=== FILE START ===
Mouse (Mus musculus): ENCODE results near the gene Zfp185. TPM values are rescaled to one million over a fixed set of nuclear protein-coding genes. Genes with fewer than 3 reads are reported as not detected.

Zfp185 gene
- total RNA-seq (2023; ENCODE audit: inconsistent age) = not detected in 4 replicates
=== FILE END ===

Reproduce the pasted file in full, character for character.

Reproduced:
Mouse (Mus musculus): ENCODE results near the gene Zfp185. TPM values are rescaled to one million over a fixed set of nuclear protein-coding genes. Genes with fewer than 3 reads are reported as not detected.

Zfp185 gene
- total RNA-seq (2023; ENCODE audit: inconsistent age) = not detected in 4 replicates